Format

Send to

Choose Destination
See comment in PubMed Commons below
Biomaterials. 2007 Jul;28(20):3063-73. Epub 2007 Mar 14.

The effect of 3-hydroxybutyrate on the in vitro differentiation of murine osteoblast MC3T3-E1 and in vivo bone formation in ovariectomized rats.

Author information

  • 1Protein Science Laboratory of Ministry of Science, Department of Biological Science and Biotechnology, Tsinghua University, Beijing 100084, China.

Abstract

3-hydroxybutyrate (3HB), one of the degradation products of microbial biopolyesters polyhydroxyalkanoates (PHA), is a high energy metabolic substrate in animals. This study evaluated the effects of 3HB on growth of osteoblasts in vitro and on anti-osteoporosis in vivo. Alkaline phosphatase (ALP) assay, Van Kossa assay and Alizarin S red staining were used to study in vitro differentiation of murine osteoblast MC3T3-E1 cells. The intensity of in vitro cell differentiation measured in ALP was in direct proportion to the concentration of 3HB when it was lower than 0.01 g/L. Calcium deposition, a strong indication of cell differentiation, also showed an obvious increase with increasing 3HB concentration from 0-0.1g/L, evidenced by Alizarin red S staining and Van Kossa assay. RT-PCR also showed significantly higher expression of osteocalcin (OCN) mRNA in MC3T3-E1 cells after 3HB administration. In vivo study using female Wistar rats (3 months old, n=80) allocated into normal, sham-operated or ovariectomized (OVX) group that led to decreasing bone mineral density (BMD), bone histomorphometry and biomechanics compared with normal and sham groups, had demonstrated that 3HB increased serum ALP activity and calcium deposition, decreased serum OCN, prevented BMD reduction resulting from OVX. All these led to enhanced femur maximal load and bone deformation resistance, as well as improved trabecular bone volume (TBV%). In conclusion, 3HB monomer containing PHA can be effective bone growth stimulating implant materials.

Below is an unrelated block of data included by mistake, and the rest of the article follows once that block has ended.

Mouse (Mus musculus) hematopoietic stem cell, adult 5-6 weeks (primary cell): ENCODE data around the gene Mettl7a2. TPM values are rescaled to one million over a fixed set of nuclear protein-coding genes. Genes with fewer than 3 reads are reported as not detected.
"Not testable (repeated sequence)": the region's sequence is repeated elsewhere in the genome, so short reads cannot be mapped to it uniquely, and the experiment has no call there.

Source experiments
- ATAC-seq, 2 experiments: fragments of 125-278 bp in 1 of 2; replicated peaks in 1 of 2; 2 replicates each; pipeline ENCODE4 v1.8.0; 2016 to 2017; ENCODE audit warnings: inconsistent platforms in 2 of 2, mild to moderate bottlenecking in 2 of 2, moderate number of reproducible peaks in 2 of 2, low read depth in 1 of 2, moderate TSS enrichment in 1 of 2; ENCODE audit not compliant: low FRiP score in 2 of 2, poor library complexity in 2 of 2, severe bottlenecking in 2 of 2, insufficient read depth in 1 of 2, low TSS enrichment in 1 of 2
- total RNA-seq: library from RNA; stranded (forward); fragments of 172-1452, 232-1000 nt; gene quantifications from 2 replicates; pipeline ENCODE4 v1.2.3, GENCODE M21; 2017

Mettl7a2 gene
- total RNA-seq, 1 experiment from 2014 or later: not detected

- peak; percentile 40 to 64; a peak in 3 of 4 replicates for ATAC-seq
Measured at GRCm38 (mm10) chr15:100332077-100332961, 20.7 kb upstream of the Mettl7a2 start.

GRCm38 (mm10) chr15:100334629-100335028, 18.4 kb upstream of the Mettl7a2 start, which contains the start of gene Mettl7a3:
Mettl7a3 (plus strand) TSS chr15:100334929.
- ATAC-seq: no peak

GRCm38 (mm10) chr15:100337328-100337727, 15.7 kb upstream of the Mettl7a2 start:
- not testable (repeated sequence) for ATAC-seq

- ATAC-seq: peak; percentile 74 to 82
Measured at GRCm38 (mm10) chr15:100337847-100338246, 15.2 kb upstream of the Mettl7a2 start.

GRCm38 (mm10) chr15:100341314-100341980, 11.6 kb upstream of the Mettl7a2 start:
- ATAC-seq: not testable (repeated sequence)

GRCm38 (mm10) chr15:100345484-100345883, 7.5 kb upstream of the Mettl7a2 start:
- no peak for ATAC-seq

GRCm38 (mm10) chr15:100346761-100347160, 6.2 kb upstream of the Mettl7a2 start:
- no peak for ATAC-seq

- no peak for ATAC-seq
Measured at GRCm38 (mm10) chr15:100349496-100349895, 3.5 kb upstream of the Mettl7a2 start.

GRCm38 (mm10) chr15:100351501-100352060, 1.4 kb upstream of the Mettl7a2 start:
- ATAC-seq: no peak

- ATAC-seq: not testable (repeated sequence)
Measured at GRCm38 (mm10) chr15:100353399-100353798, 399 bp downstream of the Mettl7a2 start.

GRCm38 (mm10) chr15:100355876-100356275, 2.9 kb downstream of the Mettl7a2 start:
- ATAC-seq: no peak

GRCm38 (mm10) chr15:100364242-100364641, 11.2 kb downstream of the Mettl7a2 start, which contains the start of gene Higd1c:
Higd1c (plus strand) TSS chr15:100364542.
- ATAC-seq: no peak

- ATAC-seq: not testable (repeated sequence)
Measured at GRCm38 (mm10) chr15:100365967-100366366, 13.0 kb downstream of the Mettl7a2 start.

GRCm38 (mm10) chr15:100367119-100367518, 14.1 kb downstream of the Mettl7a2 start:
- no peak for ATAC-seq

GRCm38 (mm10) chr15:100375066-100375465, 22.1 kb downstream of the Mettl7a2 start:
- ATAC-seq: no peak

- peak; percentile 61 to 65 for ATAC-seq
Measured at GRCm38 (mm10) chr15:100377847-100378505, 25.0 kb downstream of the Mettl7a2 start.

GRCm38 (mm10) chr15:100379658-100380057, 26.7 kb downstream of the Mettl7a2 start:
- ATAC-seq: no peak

[PubMed - indexed for MEDLINE]
PubMed Commons home

PubMed Commons

0 comments
How to join PubMed Commons

    Supplemental Content

    Full text links

    Icon for Elsevier Science
    Loading ...
    Support Center